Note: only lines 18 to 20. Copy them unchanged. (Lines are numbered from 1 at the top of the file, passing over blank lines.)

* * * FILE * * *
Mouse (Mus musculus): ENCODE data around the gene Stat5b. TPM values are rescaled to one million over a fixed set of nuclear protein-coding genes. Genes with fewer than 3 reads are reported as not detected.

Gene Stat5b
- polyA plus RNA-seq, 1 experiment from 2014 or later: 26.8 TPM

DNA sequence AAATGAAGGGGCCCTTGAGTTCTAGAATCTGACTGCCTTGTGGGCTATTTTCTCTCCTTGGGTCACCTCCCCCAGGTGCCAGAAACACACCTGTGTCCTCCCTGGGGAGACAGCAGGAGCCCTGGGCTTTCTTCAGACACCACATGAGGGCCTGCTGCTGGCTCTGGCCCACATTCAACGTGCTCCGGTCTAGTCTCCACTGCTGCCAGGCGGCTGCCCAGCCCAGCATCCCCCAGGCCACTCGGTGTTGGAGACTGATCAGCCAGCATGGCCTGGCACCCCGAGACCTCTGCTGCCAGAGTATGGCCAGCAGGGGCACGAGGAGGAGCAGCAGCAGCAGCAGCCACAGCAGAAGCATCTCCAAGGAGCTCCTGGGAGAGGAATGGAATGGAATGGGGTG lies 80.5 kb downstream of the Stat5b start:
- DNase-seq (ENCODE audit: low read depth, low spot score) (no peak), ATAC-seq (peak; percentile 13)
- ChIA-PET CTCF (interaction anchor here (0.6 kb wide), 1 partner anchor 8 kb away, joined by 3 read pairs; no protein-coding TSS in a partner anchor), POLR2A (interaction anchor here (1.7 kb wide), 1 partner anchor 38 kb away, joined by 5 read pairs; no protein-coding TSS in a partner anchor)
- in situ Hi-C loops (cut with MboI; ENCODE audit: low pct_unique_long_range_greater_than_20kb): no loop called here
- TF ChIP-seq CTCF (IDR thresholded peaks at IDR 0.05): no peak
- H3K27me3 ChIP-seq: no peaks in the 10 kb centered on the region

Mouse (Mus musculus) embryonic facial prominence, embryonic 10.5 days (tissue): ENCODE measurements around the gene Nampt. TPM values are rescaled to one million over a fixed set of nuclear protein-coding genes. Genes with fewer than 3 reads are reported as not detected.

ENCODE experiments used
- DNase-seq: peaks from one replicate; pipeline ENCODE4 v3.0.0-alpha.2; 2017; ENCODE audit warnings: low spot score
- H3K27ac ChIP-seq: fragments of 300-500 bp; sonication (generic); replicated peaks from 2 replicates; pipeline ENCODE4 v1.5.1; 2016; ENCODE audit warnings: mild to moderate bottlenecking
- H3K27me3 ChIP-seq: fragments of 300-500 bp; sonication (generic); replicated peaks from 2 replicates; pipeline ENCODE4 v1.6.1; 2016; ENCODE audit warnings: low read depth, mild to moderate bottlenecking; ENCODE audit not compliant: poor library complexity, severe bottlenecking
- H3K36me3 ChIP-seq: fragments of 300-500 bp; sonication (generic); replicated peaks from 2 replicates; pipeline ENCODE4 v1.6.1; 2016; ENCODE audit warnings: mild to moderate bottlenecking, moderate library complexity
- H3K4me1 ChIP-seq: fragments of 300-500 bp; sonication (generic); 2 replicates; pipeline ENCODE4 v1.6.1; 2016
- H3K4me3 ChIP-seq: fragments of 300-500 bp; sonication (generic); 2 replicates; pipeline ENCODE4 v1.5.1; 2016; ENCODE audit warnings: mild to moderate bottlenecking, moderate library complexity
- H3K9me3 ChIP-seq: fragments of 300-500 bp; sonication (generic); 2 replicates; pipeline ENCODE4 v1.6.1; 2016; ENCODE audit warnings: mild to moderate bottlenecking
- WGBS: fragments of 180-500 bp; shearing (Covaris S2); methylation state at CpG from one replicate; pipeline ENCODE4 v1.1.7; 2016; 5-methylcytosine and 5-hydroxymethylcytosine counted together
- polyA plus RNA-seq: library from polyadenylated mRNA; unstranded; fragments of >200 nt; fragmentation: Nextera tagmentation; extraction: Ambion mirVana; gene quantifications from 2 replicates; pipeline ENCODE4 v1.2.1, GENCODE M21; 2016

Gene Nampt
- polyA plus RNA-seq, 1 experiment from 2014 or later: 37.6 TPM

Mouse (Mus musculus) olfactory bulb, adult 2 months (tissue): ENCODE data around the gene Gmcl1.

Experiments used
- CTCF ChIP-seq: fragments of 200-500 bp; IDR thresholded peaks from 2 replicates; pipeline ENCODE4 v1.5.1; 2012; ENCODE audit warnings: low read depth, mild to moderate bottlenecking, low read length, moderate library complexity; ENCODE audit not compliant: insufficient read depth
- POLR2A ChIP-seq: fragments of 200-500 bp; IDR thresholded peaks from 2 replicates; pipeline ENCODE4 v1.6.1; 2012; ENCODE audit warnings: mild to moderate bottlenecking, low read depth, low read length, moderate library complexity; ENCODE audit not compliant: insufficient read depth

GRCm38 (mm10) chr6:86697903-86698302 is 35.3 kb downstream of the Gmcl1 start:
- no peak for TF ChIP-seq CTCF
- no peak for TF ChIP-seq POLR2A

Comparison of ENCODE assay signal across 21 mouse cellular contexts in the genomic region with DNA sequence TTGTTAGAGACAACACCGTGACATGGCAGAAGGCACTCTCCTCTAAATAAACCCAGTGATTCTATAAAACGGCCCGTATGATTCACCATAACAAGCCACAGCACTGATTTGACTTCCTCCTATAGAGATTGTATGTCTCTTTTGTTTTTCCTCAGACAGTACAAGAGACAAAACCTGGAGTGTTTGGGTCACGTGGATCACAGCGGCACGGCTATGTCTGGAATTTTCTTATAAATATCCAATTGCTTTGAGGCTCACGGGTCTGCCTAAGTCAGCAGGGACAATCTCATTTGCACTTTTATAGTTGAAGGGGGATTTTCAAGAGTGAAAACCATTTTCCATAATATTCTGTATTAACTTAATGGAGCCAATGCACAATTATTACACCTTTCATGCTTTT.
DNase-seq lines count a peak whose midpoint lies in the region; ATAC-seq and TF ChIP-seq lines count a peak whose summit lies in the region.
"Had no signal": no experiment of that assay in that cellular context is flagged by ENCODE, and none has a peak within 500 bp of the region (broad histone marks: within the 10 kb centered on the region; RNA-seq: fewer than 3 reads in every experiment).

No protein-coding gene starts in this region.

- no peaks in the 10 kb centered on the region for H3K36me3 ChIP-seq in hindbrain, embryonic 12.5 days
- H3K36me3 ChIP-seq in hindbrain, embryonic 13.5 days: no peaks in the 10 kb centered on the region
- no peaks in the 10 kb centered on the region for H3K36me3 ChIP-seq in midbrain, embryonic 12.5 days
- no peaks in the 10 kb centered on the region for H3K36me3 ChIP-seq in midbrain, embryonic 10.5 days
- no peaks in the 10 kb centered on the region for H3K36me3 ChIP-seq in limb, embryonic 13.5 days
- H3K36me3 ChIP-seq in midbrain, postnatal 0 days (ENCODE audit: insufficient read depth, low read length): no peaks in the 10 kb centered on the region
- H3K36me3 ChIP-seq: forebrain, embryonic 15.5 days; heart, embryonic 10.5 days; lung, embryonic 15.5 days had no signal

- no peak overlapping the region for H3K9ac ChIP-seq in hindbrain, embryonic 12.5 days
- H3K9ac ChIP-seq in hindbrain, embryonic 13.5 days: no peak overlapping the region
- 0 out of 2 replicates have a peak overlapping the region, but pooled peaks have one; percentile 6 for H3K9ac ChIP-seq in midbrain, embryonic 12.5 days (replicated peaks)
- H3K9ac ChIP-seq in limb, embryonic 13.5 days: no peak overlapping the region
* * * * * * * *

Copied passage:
- H3K9me3 ChIP-seq: fragments of 300-500 bp; sonication (generic); 2 replicates; pipeline ENCODE4 v1.6.1; 2016; ENCODE audit warnings: mild to moderate bottlenecking
- WGBS: fragments of 180-500 bp; shearing (Covaris S2); methylation state at CpG from one replicate; pipeline ENCODE4 v1.1.7; 2016; 5-methylcytosine and 5-hydroxymethylcytosine counted together
- polyA plus RNA-seq: library from polyadenylated mRNA; unstranded; fragments of >200 nt; fragmentation: Nextera tagmentation; extraction: Ambion mirVana; gene quantifications from 2 replicates; pipeline ENCODE4 v1.2.1, GENCODE M21; 2016